This movie, for me, killed April Ludgate as my go-to Plaza reference and leaves me excited to see what future dramatic roles she has.

MIFF 2020 Goes Digital and Brings the Cinema to our Homes
State Funeral (2019) – source: Mubi

State Funeral

This one might not be for everyone. It was definitely one my housemates didn’t want to join me for. I guess my pitch that it was over two hours of un-narrated period footage of Stalin’s funeral wasn’t as gripping for them as it was for me.

The movie by Sergei Loznitsa presents remastered footage from all over the Soviet Union during the period around the state funeral of the General Secretary of the Communist Party of the Soviet Union, Josef Stalin. The only narration of any kind comes from lengthy, florid eulogies that are being played to citizens from all over the USSR.

The most incredible aspect of this movie is the scale. So many people are gathered on screen at any given moment, and all are grief-stricken for the mass murderer whose wrath could have easily turned on them at any moment.

A time capsule of a strange moment in history, State Funeral is a glimpse into the world of a cult of personality that seems incredibly alien and scarily familiar at the same time.

MIFF 2020 Goes Digital and Brings the Cinema to our Homes
Rose Plays Julie (2019) – source: Desperate Optimists

Rose Plays Julie

In this movie from Joe Lawton and Christine Malloy, Rose (Ann Skelly) goes searching for her birth mother, finds actress Ellen (Orla Brady), and a shocking revelation about her biological father. To get close to him, she adopts the persona of Julie, a young actress doing research for a role.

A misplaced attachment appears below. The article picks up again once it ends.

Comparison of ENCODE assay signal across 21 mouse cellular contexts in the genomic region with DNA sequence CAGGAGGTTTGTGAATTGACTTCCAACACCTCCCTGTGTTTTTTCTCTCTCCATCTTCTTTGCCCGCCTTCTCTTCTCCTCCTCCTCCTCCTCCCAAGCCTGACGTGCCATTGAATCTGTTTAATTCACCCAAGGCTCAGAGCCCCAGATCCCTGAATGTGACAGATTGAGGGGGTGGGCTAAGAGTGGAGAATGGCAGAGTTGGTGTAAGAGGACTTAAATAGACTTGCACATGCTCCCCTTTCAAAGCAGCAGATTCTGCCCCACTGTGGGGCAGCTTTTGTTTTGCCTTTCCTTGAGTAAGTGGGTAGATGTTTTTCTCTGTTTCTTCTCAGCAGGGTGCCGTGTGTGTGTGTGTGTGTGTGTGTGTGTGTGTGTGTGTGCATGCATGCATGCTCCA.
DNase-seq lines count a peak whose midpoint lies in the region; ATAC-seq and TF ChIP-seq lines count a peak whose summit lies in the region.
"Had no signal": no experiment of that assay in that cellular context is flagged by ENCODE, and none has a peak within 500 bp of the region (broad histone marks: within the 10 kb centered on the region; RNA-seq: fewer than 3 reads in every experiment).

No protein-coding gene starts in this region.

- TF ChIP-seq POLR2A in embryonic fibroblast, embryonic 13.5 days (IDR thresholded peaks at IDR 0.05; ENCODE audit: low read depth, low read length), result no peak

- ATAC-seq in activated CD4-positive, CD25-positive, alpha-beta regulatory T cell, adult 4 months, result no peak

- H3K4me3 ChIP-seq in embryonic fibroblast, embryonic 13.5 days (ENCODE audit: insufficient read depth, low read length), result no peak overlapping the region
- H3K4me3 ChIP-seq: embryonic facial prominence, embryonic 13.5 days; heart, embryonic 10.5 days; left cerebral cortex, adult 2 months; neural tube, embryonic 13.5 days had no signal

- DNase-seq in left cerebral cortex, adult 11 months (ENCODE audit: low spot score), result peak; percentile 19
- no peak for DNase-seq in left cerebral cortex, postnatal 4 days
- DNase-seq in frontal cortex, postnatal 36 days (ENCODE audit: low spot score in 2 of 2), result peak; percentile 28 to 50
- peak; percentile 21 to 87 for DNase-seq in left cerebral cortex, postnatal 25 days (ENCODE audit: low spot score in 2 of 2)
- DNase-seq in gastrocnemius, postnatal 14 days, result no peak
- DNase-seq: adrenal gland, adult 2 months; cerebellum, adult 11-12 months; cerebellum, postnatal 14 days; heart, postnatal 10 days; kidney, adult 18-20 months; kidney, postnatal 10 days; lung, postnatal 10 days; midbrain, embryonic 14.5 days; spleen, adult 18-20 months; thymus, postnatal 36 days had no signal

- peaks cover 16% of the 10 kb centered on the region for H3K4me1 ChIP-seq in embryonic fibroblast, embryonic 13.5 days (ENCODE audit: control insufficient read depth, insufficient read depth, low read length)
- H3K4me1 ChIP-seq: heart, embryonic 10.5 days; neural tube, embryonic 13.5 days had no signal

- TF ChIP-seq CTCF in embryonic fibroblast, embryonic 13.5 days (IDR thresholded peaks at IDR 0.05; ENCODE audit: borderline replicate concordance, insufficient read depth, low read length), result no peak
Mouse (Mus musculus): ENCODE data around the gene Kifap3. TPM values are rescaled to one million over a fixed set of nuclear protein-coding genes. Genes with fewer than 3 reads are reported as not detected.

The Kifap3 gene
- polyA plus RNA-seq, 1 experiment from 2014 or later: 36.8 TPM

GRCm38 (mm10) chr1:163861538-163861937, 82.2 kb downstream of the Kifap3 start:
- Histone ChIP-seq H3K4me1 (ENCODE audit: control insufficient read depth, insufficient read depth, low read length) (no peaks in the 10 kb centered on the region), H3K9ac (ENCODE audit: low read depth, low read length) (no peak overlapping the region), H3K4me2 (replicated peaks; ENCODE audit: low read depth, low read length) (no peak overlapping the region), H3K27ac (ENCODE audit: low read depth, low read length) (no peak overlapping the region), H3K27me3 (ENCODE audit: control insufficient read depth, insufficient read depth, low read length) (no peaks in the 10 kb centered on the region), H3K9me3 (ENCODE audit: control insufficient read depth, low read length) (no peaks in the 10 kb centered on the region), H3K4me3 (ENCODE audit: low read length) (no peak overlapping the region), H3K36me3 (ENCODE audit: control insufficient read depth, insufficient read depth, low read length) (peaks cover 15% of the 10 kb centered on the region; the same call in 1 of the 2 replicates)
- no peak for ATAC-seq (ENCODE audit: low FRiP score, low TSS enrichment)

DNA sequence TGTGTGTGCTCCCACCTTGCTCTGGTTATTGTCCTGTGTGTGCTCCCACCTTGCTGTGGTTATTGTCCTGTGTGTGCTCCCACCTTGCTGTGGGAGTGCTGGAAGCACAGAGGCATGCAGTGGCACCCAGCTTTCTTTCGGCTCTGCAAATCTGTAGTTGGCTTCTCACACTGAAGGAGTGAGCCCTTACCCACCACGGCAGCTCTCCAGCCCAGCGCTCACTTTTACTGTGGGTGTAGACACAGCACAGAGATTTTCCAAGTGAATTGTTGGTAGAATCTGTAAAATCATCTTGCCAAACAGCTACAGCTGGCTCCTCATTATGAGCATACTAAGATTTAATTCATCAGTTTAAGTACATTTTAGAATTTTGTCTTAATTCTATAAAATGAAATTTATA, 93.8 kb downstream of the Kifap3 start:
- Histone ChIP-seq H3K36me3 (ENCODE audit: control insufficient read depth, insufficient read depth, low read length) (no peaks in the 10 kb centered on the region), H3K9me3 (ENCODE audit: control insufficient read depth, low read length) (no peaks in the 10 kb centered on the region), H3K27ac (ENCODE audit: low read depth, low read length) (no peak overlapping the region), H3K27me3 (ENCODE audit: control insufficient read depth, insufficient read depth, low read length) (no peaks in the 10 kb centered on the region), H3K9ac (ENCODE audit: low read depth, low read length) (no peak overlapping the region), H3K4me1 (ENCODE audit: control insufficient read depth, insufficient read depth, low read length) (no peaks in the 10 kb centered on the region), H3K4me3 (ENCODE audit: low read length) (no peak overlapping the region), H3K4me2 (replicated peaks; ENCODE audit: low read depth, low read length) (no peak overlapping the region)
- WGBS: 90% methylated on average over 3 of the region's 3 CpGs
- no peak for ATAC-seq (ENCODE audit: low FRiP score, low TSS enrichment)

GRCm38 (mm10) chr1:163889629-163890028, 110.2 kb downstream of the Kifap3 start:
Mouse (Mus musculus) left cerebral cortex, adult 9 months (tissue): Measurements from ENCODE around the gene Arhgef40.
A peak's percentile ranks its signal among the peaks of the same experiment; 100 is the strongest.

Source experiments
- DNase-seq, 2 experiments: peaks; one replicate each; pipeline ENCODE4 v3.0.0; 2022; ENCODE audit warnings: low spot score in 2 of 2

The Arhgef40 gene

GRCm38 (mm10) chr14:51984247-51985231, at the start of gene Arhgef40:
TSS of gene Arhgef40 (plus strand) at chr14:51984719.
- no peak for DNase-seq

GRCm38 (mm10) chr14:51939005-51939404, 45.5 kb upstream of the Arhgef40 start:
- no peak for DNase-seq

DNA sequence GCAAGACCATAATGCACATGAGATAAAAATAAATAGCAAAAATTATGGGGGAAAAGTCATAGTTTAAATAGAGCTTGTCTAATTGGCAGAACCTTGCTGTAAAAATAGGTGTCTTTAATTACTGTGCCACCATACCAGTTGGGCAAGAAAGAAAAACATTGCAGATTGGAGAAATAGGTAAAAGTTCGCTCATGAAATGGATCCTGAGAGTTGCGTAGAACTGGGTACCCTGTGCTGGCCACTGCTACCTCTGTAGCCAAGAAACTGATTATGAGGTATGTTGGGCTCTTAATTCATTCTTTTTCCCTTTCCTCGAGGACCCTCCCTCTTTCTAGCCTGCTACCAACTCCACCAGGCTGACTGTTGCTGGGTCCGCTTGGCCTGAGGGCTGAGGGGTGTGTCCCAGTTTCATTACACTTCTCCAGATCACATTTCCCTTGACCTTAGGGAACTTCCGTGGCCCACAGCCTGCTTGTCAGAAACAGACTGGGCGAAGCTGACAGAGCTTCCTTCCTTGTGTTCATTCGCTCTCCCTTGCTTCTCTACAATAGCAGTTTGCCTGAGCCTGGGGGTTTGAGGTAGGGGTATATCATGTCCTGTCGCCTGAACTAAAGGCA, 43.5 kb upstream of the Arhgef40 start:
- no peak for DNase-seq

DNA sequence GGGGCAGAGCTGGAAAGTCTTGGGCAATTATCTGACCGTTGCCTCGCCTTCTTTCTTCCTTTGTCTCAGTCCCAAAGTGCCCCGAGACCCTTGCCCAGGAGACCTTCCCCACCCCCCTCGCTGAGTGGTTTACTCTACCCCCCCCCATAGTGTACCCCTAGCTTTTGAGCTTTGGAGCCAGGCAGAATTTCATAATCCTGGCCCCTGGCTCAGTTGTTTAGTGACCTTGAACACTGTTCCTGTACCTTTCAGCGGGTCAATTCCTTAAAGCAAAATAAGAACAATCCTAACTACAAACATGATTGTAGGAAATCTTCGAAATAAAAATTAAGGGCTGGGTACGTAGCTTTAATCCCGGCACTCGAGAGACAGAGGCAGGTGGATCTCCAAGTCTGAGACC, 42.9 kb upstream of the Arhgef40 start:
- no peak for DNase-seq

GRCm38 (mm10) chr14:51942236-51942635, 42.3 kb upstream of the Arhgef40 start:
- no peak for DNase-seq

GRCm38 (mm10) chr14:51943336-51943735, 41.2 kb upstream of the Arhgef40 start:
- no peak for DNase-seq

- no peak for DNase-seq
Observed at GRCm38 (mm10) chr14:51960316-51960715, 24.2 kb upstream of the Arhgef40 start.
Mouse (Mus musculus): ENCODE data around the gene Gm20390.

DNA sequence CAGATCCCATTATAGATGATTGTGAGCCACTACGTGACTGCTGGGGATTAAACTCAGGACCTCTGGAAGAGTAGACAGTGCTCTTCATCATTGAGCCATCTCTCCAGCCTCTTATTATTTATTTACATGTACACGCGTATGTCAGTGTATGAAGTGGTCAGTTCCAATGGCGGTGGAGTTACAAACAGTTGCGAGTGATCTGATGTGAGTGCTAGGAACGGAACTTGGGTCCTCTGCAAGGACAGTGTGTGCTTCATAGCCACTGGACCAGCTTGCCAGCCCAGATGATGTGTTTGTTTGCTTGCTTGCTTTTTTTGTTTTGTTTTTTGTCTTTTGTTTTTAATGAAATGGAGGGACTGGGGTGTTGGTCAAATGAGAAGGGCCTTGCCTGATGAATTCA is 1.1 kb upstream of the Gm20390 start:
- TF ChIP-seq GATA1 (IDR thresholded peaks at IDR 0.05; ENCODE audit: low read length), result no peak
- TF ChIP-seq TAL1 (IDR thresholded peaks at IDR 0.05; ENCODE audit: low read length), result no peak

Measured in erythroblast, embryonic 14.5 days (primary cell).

Rose Play Julie is a slow-burn thriller about belonging and the banality of evil men. Skelly is a magnetic performer anchoring many scenes with stoicism and silence that is both suffocating and captivating. Brady is also excellent throughout but reaches an apex during a climactic speech with the camera never giving any relief as she confronts one of the worst moments of her life.

There is a sense of unnerving horror as the movie shows Rose’s veterinarian training in sometimes too much detail but also in her interactions with her unknowing biological father, played with snake-y charm by Aiden Gillen.

Rose Plays Julie is a cold movie full of dark emotion and lingering silences, but it finds light and warmth in those dark places and is led by two absolutely outstanding performances.

Conclusion – MIFF 2020

To keep with my usual MIFF experience, I tried to choose a wide range of movies to watch with varying tones, topics, representation, and genres. What was most enjoyable about this year’s festival was being able to share it with my housemates and wife who usually join me for a few movies but can never commit to the level of cinema madness I usually fall under during festival time.

Introducing people to movies that take them out of their comfort zone or challenge their views is what a film festival should be about and having MIFF at home this year made it a lot easier for me to achieve this. The highlights above were all fantastic experiences and wonderful to share with people who probably wouldn’t usually give them a second look.

Hopefully, probably, definitely, MIFF will be back in the city next year and I can get out there with a glass of wine in a packed cinema. And just maybe I’ll be able to bring some new MIFF devotees with me.

Were these films among your favorites from MIFF? Please let us know in the comments below!